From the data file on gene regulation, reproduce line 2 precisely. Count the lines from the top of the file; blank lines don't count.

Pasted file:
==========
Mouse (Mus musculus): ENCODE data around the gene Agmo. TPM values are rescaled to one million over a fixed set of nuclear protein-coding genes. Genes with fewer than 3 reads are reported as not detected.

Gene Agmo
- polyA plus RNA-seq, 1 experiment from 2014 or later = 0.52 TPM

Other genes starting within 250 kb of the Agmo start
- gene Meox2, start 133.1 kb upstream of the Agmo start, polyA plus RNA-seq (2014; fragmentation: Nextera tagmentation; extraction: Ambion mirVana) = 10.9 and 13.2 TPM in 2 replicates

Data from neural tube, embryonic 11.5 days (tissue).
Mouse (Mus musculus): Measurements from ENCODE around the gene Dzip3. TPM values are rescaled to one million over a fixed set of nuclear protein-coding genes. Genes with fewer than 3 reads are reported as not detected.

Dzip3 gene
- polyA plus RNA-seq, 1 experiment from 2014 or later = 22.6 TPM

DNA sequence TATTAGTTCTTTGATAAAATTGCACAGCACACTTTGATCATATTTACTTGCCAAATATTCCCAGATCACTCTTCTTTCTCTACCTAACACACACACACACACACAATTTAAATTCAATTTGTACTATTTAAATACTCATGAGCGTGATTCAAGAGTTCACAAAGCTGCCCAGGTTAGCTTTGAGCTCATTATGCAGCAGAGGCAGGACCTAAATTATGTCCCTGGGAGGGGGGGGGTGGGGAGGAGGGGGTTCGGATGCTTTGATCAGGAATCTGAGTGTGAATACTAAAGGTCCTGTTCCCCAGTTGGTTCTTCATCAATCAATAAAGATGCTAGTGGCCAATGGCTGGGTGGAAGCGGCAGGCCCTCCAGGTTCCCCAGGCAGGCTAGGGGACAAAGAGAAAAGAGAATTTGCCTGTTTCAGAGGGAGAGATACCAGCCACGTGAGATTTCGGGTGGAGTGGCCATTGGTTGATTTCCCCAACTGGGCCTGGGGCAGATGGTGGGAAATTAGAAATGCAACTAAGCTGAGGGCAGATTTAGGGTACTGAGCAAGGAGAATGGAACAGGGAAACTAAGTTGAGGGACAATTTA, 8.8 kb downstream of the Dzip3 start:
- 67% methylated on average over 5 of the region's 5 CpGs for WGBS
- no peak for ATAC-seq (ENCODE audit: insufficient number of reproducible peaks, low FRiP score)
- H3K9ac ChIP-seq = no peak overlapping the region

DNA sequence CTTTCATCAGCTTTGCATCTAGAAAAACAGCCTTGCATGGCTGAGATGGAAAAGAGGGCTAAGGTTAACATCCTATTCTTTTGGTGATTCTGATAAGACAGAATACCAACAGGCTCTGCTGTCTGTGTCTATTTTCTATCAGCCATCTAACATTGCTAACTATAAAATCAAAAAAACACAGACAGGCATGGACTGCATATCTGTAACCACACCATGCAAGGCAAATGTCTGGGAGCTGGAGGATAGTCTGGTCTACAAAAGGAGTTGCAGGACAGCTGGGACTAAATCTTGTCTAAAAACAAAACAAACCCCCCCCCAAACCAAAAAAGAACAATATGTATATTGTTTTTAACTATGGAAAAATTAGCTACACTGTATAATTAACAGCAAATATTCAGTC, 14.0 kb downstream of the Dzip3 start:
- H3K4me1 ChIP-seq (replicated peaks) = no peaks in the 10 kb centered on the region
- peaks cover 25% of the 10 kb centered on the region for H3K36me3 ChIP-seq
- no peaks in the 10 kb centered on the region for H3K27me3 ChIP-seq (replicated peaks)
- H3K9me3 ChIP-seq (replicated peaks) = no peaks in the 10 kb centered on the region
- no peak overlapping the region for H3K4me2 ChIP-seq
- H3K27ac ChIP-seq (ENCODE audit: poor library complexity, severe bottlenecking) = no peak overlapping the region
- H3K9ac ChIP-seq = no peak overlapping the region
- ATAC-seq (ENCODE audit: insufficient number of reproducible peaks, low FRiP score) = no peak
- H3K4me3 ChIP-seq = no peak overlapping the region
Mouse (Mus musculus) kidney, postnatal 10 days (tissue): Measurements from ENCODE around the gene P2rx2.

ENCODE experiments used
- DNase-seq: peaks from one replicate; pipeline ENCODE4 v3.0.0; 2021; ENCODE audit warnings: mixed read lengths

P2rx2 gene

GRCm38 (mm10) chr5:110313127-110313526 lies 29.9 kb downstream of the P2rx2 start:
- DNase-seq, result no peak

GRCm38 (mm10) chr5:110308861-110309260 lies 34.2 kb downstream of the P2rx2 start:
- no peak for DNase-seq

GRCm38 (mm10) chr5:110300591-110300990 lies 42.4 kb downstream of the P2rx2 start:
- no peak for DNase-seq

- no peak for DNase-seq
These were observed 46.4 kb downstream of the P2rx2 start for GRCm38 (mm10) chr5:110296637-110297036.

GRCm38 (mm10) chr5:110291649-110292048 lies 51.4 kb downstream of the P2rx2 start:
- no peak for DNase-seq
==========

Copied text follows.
Gene Agmo